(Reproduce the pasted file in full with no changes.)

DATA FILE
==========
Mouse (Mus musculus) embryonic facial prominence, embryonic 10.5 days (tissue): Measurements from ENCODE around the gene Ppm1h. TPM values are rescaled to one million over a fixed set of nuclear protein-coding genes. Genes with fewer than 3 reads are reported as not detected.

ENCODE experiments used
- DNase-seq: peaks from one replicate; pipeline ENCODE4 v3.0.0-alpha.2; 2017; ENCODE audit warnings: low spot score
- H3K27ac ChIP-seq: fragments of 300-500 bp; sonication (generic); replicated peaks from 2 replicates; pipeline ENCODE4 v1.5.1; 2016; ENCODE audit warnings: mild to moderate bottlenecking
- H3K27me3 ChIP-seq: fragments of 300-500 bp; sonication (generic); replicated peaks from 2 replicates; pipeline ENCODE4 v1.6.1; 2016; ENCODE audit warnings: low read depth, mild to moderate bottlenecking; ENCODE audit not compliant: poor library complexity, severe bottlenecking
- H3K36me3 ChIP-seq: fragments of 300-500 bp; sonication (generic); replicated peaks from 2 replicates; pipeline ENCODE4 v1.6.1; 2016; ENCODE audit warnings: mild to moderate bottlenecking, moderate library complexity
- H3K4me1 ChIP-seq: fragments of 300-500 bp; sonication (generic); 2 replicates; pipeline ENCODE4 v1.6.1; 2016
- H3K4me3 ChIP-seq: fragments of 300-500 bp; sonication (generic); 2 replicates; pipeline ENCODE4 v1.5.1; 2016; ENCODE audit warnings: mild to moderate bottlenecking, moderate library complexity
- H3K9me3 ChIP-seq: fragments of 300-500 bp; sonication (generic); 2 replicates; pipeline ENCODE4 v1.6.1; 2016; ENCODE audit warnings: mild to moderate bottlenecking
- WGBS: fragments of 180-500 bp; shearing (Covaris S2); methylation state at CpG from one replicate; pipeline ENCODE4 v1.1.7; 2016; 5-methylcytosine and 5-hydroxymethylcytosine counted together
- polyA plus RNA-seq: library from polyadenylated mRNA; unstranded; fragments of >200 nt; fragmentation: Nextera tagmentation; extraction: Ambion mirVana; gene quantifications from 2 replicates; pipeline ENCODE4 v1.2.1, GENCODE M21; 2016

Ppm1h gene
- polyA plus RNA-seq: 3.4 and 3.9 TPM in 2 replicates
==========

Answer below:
Mouse (Mus musculus) embryonic facial prominence, embryonic 10.5 days (tissue): Measurements from ENCODE around the gene Ppm1h. TPM values are rescaled to one million over a fixed set of nuclear protein-coding genes. Genes with fewer than 3 reads are reported as not detected.

ENCODE experiments used
- DNase-seq: peaks from one replicate; pipeline ENCODE4 v3.0.0-alpha.2; 2017; ENCODE audit warnings: low spot score
- H3K27ac ChIP-seq: fragments of 300-500 bp; sonication (generic); replicated peaks from 2 replicates; pipeline ENCODE4 v1.5.1; 2016; ENCODE audit warnings: mild to moderate bottlenecking
- H3K27me3 ChIP-seq: fragments of 300-500 bp; sonication (generic); replicated peaks from 2 replicates; pipeline ENCODE4 v1.6.1; 2016; ENCODE audit warnings: low read depth, mild to moderate bottlenecking; ENCODE audit not compliant: poor library complexity, severe bottlenecking
- H3K36me3 ChIP-seq: fragments of 300-500 bp; sonication (generic); replicated peaks from 2 replicates; pipeline ENCODE4 v1.6.1; 2016; ENCODE audit warnings: mild to moderate bottlenecking, moderate library complexity
- H3K4me1 ChIP-seq: fragments of 300-500 bp; sonication (generic); 2 replicates; pipeline ENCODE4 v1.6.1; 2016
- H3K4me3 ChIP-seq: fragments of 300-500 bp; sonication (generic); 2 replicates; pipeline ENCODE4 v1.5.1; 2016; ENCODE audit warnings: mild to moderate bottlenecking, moderate library complexity
- H3K9me3 ChIP-seq: fragments of 300-500 bp; sonication (generic); 2 replicates; pipeline ENCODE4 v1.6.1; 2016; ENCODE audit warnings: mild to moderate bottlenecking
- WGBS: fragments of 180-500 bp; shearing (Covaris S2); methylation state at CpG from one replicate; pipeline ENCODE4 v1.1.7; 2016; 5-methylcytosine and 5-hydroxymethylcytosine counted together
- polyA plus RNA-seq: library from polyadenylated mRNA; unstranded; fragments of >200 nt; fragmentation: Nextera tagmentation; extraction: Ambion mirVana; gene quantifications from 2 replicates; pipeline ENCODE4 v1.2.1, GENCODE M21; 2016

Ppm1h gene
- polyA plus RNA-seq: 3.4 and 3.9 TPM in 2 replicates